Stakeholder perceptions of family friendly workplaces : case studies of six New Zealand organisations : a thesis presented in partial fulfilment of the requirements for the degree of Doctor of Philosophy in Business Studies at Massey University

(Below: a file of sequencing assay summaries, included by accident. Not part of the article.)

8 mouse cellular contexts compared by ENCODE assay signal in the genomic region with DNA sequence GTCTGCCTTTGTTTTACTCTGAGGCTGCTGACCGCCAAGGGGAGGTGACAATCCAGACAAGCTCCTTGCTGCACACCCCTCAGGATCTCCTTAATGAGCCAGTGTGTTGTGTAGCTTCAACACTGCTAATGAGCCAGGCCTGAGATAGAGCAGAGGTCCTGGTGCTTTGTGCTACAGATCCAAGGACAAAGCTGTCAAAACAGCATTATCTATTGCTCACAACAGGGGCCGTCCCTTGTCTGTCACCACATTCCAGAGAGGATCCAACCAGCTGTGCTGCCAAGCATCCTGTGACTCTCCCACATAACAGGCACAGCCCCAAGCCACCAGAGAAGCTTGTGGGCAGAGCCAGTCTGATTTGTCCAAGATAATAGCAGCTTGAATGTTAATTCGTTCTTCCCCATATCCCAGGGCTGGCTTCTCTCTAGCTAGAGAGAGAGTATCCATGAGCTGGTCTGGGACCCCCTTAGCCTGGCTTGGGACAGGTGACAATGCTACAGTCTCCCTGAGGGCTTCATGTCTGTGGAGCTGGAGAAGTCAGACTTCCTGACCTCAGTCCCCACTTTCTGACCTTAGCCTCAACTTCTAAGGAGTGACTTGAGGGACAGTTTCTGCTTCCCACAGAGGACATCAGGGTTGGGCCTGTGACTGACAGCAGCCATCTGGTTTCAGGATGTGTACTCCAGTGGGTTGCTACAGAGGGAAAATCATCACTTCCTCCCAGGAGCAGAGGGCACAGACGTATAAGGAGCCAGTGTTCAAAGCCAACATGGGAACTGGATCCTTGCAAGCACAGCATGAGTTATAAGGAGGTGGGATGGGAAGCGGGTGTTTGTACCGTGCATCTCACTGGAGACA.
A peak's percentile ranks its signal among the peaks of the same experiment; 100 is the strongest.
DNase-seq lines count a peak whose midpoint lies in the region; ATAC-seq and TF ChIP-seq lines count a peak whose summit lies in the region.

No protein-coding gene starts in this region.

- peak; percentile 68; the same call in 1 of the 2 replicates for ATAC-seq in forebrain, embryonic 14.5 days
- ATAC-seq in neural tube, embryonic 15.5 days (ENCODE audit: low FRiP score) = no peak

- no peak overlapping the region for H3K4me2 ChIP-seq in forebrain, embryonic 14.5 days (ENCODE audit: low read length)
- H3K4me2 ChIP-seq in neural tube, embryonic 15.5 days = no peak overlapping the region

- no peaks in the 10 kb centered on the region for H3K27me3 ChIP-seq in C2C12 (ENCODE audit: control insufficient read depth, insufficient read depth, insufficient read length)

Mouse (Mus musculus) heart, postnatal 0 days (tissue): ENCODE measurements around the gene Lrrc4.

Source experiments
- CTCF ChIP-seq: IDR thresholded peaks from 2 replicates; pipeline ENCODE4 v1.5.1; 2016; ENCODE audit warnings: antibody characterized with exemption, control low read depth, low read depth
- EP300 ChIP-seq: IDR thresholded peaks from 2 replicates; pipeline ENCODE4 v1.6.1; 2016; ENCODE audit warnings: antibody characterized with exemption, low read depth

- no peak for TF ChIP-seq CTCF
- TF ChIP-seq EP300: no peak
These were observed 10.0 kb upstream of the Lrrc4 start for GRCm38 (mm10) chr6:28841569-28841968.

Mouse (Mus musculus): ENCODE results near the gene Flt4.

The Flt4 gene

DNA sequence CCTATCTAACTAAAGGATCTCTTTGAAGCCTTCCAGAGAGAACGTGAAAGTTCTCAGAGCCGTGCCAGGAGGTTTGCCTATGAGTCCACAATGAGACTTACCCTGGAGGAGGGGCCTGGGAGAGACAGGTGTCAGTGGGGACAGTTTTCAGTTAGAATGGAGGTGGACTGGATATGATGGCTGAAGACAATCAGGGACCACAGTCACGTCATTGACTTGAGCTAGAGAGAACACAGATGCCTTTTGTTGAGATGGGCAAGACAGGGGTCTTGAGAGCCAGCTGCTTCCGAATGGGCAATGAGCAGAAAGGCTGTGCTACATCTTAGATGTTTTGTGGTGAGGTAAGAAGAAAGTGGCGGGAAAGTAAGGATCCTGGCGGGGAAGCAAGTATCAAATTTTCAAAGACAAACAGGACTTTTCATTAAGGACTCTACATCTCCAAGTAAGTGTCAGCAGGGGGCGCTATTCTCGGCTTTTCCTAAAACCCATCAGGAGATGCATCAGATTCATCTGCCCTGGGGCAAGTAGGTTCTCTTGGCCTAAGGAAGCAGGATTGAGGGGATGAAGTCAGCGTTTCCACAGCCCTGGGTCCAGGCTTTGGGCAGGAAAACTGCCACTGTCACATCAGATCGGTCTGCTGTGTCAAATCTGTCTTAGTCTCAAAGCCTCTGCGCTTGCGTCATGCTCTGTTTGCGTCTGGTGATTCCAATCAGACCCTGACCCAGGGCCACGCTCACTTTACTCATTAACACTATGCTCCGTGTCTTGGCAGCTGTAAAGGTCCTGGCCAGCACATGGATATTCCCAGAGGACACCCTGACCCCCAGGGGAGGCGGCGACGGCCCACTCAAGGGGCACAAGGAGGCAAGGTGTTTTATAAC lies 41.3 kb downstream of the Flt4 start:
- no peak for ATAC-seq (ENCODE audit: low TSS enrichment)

A family friendly workplace is one in which management finds out what would help employees balance work and family responsibilities, and implements appropriate family friendly policies and practices. A variety of family friendly practices or initiatives exist, including flexible working hours, flexible leave, work from home, parental leave and childcare. Family friendly workplace initiatives help both employers and employees. Employer benefits include enhanced staff recruitment and retention, reduced staff turnover, reduced absenteeism, increased employee morale and an enhanced company image. Employees receive help in balancing work and family responsibilities, and enjoy greater control or autonomy in balancing these responsibilities. The literature identifies a number of workplace changes that have prompted the development of family friendly workplaces, including increasing numbers of women and mothers participating in the workforce, and changes in the composition of families, in legislation and in the workplace itself. A number of theories explain the relationship between work and home, the three most commonly cited being segmentation, spillover and compensation. The literature also demarcates stages in the development of family friendly workplaces, and emphasises the importance of a supportive organisation culture to the successful development of a family friendly workplace. Potential barriers to the successful development and implementation of family friendly workplaces include the masculine work ethic, the notion that organisations should not involve themselves in the private lives of their employees, and the issue of 'face time'. Two additional issues the literature addresses are determining who should be responsible for the provision of family friendly initiatives, and identifying critical success factors. There have been a number of overseas studies (e.g., Galinsky, Friedman & Hernandez, 1991; Milliken, Dutton & Beyer, 1990; Rappoport & Bailyn, 1996) which have examined family friendly workplace policies and practices. However in the New Zealand context, the area of work and family has not been sufficiently researched or understood. To date in New Zealand there have only been five major studies on family friendly workplaces (Callister, 1996; Families at Work & Top Drawer Consultants, 1995; Ministry of Women's Affairs, 1993; Top Drawer Consultants & Families at Work, 1996; Tudhope, 1994), and although each study has made a contribution to the knowledge of family friendly workplaces in the New Zealand context, many gaps still remain. This current study is the first New Zealand study in the area of work and family to explore the perceptions of both employers (managers) and employees, as well as to integrate the perceptions of CEOs, union officials and other organisation stakeholders. By aligning the perceptions of these organisation stakeholders, this study was able to examine whether they reported similar or differing perceptions of family friendly workplaces. Finally, the importance of these similarities and differences and their possible impact on family friendly workplace initiatives is discussed. Participants in this research project included employees, human resource managers, CEOs, union officials and selected organisation stakeholders in six New Zealand organisations. Employees responded to a questionnaire; others participated in interviews. The major findings are as follows: flexibility to enable employees to balance their work and family responsibilities was deemed the most important family friendly initiative by both employees and human resource managers; employees reported a lack of consultation prior to the implementation of family friendly initiatives and inadequate ongoing consultation. However, human resource managers tended to believe consultation occurred throughout; many employees were unaware of family friendly initiatives offered within the organisation; employees reported that the primary sources of information on family friendly initiatives available within the organisation were managers and colleagues; most employees agreed that family friendly initiatives were applied consistently within the organisation; a number of male employees indicated they were caregivers of dependants and needed access to family friendly initiatives to help them balance their work and family commitments; informal childcare, including the use of relatives or friends as carers, was an important means of care for many employees; managerial motivation to introduce family friendly initiatives included requests from staff, and the need to address high staff turnover; developing an organisation culture that supports employees with family responsibilities was identified as important to the success of a family friendly workplace; and some discrepancies emerged between the responses of the different participant groups, including differing views of the consultation process, differing perceptions of the dissemination of information on family friendly initiatives within the organisation, and the rating of each organisation's family friendliness. This study is the first New Zealand study to align the perceptions of organisation stakeholders and to explore similarities and differences between each of the stakeholder groups. Thus, the study adds to the overall understanding of family friendly workplaces, while it identifies key issues related to the success of family friendly initiatives in New Zealand.